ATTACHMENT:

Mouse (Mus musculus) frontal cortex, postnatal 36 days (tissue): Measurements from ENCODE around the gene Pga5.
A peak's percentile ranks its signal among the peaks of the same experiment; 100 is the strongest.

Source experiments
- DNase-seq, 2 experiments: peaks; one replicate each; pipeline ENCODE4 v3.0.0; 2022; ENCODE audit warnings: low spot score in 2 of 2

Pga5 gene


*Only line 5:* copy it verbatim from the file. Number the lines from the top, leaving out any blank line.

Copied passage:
Pga5 gene